'Naked Man' sculptures on Hong Kong’s rooftops spark calls to police after they’re mistaken for suicide attempts
Life-sized sculptures appear on roofs throughout Central - and generate heated discussion on social media
The “Naked Man” sculptures by a world famous artist mounted on the rooftop of buildings in Central Hong Kong have sparked calls to the police from citizens who mistook them for suicide attempts.
The 31 life-sized sculptures by UK artist Antony Gormley, part of the public art installation Event Horizon, confused some passers-by who thought they were witnessing someone about to jump off a building - the most common way of committing suicide in Hong Kong.
The police received three reports from worried citizens yesterday, which generated heated discussion on internet forums.
“How would I know it was a sculpture looking from afar? It’s really scary,” one netizen wrote in discussion forum Golden.
READ MORE: Event Horizon rooftop sculpture display by British artist Antony Gormley must come with sensitivity about suicides in Hong Kong
“Seriously this has gone too far. What if it becomes ‘The Boy Who Cried Wolf’?” wrote another netizen.
But some web users defended the project, saying that it is art and calling the police was embarrassing.
The police said it received the calls yesterday at 9.12am, 2.20pm and 3.15pm.
“Citizens reported to the police, suspecting a person standing on the rooftop of St George’s Building attempted suicide,” the police said. “Officers were sent to inspect the site and it turned out to be a sculpture.”
Event Horizon is a privately-funded public art project presented by The British Council, with the K11 Art Foundation as the event’s lead partner providing programme, finance and venue "support".
Of the 31 sculptures, 27 are made of fibreglass each weighing 30kg, and mounted on rooftops, while four are made of cast iron and each weigh 630kg. These are set up at ground level.
Organisers began installing the sculptures on Wednesday on the rooftops of City Hall lower block, Hip Shing Hong Centre, New World Tower II, St. George’s Building and the Queensway Government Offices.
According to a 2011 HKU survey, 14 out of every 100,000 Hongkongers committed suicide in 2010, a higher rate than France, the US and the UK. Of those, half killed themselves by jumping off a building.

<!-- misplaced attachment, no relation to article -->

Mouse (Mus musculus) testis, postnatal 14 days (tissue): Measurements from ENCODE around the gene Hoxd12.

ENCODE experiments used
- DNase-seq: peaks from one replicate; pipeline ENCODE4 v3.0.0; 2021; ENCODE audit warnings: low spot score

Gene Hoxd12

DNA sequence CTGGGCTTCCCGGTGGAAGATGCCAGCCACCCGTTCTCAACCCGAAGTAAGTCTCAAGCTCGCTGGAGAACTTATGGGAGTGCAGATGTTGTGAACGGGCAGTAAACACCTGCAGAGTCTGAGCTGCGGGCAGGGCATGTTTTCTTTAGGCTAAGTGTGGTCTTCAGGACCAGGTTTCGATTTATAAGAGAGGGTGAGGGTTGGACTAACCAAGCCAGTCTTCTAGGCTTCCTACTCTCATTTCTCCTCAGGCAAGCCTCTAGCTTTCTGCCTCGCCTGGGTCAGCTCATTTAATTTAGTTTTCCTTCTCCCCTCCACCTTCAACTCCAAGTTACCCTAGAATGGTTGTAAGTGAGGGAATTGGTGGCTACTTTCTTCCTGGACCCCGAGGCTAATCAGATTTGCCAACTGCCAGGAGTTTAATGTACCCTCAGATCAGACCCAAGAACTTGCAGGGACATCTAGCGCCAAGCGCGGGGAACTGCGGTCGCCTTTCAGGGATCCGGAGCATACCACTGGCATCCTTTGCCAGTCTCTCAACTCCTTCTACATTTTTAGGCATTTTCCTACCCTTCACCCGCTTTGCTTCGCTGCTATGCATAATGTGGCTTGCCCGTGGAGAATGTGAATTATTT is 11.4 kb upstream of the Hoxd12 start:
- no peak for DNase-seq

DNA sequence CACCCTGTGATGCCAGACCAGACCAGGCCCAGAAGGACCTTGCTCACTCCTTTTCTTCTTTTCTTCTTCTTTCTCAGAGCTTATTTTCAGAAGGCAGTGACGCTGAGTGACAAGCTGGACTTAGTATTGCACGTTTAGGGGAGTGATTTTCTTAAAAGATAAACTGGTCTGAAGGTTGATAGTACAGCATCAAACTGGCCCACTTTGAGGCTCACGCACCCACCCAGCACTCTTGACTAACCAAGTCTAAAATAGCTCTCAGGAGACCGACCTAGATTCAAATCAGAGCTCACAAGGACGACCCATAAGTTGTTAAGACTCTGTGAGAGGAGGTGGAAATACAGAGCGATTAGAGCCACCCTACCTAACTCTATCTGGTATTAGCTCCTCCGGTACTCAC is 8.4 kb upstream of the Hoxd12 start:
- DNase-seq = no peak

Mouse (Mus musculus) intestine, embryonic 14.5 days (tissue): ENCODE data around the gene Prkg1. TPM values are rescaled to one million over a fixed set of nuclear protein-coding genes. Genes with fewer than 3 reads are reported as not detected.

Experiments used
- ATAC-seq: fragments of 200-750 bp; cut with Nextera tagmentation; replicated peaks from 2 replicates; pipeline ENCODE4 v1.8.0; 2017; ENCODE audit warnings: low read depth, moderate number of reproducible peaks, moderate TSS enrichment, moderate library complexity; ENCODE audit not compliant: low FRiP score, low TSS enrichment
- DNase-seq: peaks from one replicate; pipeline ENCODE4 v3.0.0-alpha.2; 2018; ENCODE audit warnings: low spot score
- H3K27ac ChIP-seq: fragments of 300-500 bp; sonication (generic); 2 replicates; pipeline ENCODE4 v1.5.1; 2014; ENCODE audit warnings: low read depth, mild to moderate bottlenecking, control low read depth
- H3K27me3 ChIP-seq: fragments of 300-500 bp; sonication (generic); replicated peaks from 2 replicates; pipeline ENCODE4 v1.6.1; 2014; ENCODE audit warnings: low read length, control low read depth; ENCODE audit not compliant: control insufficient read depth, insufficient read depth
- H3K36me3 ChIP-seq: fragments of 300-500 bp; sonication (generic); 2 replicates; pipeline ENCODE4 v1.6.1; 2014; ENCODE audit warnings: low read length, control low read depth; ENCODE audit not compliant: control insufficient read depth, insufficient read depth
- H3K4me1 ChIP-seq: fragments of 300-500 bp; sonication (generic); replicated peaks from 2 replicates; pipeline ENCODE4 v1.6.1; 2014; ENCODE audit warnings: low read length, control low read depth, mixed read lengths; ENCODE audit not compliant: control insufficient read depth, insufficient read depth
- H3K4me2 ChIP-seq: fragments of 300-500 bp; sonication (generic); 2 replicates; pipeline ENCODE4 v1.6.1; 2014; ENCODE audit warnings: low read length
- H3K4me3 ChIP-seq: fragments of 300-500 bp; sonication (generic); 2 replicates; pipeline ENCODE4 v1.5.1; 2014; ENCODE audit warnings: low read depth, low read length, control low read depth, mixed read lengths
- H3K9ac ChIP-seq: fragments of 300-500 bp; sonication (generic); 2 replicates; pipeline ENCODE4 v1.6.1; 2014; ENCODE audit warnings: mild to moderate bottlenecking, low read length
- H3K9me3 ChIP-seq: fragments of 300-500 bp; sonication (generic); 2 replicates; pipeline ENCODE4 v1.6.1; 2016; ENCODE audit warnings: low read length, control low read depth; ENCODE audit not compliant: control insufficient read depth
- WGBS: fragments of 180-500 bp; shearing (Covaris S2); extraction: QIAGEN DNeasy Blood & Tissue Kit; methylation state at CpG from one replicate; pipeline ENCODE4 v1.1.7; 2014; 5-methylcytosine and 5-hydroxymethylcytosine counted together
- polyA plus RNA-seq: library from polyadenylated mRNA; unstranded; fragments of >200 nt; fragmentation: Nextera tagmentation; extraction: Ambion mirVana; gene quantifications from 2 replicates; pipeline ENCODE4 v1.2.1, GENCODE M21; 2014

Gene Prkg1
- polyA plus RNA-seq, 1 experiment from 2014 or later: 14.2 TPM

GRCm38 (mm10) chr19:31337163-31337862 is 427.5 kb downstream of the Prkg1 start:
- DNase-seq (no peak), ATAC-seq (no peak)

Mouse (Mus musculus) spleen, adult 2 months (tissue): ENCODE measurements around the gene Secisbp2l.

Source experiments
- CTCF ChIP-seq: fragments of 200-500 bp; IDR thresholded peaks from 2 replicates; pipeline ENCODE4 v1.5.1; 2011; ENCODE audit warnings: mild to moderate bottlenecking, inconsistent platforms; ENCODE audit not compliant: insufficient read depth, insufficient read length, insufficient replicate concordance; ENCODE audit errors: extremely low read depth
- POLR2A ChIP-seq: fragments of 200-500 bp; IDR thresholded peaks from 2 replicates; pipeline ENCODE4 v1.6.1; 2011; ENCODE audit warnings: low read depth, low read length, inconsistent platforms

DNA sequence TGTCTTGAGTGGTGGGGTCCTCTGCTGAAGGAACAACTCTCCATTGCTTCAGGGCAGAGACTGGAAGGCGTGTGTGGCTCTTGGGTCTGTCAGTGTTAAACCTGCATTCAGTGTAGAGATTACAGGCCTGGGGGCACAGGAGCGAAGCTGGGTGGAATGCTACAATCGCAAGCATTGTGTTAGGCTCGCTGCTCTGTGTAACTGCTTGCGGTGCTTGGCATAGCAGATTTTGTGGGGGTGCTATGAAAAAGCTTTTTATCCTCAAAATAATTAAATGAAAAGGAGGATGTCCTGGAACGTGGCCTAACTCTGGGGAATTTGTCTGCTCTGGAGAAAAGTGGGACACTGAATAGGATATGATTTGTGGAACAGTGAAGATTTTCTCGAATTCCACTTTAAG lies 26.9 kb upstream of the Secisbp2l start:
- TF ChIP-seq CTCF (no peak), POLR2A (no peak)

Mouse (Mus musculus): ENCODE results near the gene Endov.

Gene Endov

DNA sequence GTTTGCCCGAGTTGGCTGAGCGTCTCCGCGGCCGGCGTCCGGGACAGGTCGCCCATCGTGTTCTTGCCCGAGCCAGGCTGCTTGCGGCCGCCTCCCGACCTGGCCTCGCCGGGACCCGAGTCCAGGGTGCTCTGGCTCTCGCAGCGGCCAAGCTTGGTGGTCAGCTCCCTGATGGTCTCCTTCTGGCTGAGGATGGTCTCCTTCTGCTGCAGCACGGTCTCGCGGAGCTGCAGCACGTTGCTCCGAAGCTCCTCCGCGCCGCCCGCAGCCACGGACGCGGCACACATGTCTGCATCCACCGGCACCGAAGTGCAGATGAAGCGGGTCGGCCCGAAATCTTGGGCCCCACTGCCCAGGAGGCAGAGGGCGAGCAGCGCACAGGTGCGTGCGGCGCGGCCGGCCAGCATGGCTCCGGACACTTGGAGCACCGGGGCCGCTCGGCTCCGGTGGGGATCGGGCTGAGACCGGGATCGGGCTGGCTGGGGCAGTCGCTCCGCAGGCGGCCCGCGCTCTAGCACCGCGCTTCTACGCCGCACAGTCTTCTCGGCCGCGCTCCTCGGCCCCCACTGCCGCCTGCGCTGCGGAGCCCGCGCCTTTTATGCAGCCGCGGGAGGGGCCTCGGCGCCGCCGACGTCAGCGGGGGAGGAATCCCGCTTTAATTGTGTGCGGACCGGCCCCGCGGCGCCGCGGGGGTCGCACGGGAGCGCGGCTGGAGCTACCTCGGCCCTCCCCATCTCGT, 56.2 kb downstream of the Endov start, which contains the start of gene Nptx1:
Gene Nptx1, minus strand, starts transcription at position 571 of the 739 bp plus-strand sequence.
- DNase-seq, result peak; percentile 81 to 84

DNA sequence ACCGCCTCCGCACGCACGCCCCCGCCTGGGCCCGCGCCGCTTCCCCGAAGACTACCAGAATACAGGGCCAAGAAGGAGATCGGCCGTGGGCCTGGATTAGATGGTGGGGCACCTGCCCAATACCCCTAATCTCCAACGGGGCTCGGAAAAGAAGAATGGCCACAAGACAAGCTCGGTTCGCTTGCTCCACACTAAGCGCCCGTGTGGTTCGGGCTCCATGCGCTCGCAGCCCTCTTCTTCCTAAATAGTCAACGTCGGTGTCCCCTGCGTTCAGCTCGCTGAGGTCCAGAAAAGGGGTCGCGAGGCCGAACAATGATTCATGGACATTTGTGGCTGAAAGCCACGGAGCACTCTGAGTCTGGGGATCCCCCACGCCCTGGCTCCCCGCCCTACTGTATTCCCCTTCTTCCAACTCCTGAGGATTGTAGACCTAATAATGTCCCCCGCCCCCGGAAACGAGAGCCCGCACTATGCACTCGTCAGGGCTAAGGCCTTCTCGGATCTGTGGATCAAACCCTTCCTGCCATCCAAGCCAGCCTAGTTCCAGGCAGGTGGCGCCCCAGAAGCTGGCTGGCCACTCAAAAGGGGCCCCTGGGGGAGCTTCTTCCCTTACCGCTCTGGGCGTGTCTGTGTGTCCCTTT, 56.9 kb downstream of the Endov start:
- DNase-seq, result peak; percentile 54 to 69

Last year, Hongkong Land reportedly withdrew sponsorship following objections from J.P. Morgan after one of the US investment bank’s Hong Kong employees plunged to his death from a Hongkong Land building in Central.
Super star Leslie Cheung Kwok-wing also killed himself by jumping off Mandarin Oriental hotel in Central in 2003.
READ MORE: On the edge: How acclaimed 'man on rooftop' sculptures nearly fell victim to fear of public criticism in Hong Kong
A spokesman for the project said organisers were looking into installing five sculptures per day across Central and Western district until November 17.
Event Horizon will be officially launched on November 19 at Statue Square in Central. The installations will remain in place until May 18.
Although Gormley will only make a short visit to Hong Kong, the spokesman said the artist had been working with the installation team remotely.
Born in 1950, Gormley is a world famous artist who was the winner of the Turner Prize in 1994. He was made an Officer of the British Empire (OBE) in 1997 and a knight in last year’s New Year’s Honours list.
M+, the West Kowloon visual arts museum in the making, acquired Gormley’s 2003 work Asian Field after receiving a US$1 million donation. The installation consists of 210,000 hand-sized clay sculptures.
The artist will give a talk at the University of Hong Kong on Monday. A series of educational programmes will also start on Monday, including lectures, seminars, workshops and guided tours.
Event Horizon was first mounted in London in 2007. It travelled to New York City in 2010 and San Paulo in Brazil in 2012.